A message from the Vice-Chancellor

A message from Vice-Chancellor Professor Dame Glynis Breakwell

Dear Colleagues,

This Wednesday (2 April) we will be hosting our annual Founders Day - an event to celebrate our past, present and future as a University. I am delighted that this year will be the first attended by our new Chancellor, HRH The Earl of Wessex, who will also chair the annual meeting of Court. There are still spaces available at both the public lectures and I would encourage you to come along if you can. Further details on these lectures and how to book tickets is available online. It is worth noting that after Professor David Rhind’s lecture there will be a drinks reception at 6.45pm on level 2 of the Chancellors’ Building, at which the Chancellor will be present and all are invited to attend.

Thank you to all those who took part in the recent Let’s Talk. It was good to see so many of you, with around 180 colleagues in the Chancellors’ Building and over 250 more viewing the live stream. I hope you found the event as valuable as I did. There were some interesting questions and very useful feedback, both in the question and answer session and afterwards over tea and coffee. Your input is greatly valued and I hope you got a sense from my opening presentation that action is taken as a result of your feedback. We will continue to keep you informed of updates on the ideas and questions raised, and if you missed Let’s Talk a recording is available to watch online.

Since my last message I have enjoyed two more departmental visits, this time to the Widening Participation team and the Department of Chemistry. Articles on both will appear on the homepage in the coming days but I’d like to thank both Annette Hayton and Professor Matt Davidson, and all their colleagues, for making me so welcome and telling me about their innovative and exciting work. View full list of the planned visits for the rest of the academic year.

As mentioned last month, we have recently received notification of our provisional funding allocation from the Higher Education Funding Council for England (HEFCE) for 2014/15. The level of our 2014/15 HEFCE grant reflects the reduction in HEFCE’s annual funding from the Department for Business, Innovation & Skills (BIS). At the same time, we were told that there would be a retrospective reduction to our 2012/13 HEFCE grant. Consequently, our final 2013/14 HEFCE grant will be lower than our provisional allocation. This reduction in public funding is an outcome for which we have actively planned for and is less than we had forecasted and built into our budgets. We have taken steps to buffer the impact of a decline in direct funding from HEFCE and its diminished role as a major source of income for the University as the new fee regime becomes increasingly established.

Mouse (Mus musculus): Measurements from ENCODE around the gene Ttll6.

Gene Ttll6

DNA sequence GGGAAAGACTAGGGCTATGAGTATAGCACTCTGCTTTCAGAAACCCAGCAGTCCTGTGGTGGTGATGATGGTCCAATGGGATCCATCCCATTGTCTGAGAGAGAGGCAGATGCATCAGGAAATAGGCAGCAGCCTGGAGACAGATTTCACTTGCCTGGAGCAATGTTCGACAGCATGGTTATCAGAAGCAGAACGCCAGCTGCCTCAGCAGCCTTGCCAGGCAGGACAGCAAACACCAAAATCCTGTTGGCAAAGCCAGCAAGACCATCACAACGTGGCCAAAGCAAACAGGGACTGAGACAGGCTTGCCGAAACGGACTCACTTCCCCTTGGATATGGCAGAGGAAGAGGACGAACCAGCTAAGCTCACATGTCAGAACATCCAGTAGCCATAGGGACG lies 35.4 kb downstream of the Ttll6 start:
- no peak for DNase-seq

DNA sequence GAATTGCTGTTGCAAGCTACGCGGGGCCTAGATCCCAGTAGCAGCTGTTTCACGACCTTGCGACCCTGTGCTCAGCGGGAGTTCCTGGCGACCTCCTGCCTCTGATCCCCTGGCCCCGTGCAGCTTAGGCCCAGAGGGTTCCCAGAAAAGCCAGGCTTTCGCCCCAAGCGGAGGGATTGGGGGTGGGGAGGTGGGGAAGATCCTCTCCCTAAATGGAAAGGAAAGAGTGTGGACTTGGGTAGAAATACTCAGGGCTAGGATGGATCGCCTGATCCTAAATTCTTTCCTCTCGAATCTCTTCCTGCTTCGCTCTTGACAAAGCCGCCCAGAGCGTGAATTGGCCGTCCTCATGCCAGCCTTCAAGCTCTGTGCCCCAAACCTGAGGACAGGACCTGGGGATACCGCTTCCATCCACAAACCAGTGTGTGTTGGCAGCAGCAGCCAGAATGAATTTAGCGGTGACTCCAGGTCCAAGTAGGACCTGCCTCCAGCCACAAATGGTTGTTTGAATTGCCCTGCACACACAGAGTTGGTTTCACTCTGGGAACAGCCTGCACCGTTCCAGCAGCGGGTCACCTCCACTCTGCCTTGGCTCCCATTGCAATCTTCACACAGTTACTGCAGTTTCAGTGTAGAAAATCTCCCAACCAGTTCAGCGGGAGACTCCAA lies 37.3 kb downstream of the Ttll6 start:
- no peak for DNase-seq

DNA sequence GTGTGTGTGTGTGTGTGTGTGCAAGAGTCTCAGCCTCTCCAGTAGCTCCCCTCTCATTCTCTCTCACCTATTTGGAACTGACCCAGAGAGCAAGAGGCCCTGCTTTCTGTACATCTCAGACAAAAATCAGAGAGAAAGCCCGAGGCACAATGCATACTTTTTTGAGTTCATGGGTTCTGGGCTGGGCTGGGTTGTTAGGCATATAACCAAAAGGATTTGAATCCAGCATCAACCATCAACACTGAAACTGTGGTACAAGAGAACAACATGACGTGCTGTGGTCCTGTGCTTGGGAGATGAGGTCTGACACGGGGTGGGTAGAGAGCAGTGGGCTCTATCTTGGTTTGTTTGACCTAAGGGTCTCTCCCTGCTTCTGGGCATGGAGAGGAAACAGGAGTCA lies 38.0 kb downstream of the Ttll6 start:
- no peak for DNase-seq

Last Friday, new Centres for Doctoral Training (CDTs) were announced by the Chancellor of the Exchequer as part of a major Engineering & Physical Sciences Research Council (EPSRC) investment in this area. I am very pleased to tell you that of the 22 CDTs announced nationwide, we were successful in obtaining funding in two new areas. The CDT in Statistical Applied Mathematics led by our researchers will be a major step forward in transforming mathematical education at doctoral level and is a huge boost to the Department and the University. We are also partners with the University of Bristol for another CDT, covering Condensed Matter Physics. These new Centres complement our pre-existing CDTs in Sustainable Chemical Technologies and Digital Entertainment, as well as three others in which we are partnered with other universities.

There is also good news about our first MOOC ‘Inside Cancer: how genes influence cancer development’. I am told it was one of the highest rated online courses on the FutureLearn platform with 94% of those who responded to a post course survey rating the course as good/excellent.  With retention rates generally around 5-10% for these courses, it is great to hear that 34% of those who logged on stayed with us for the entire six weeks. It had just over 7,800 participants sign up from 44 different countries bringing together students, researchers, medical practitioners, sufferers and carers into a single online space. Congratulations to a real collaborative effort by Biology & Biochemistry and the Learning & Teaching Enhancement Office.

I’d like to finish by wishing you all a Happy Easter when it arrives later next month.

Best wishes

Professor Dame Glynis Breakwell DBE DL

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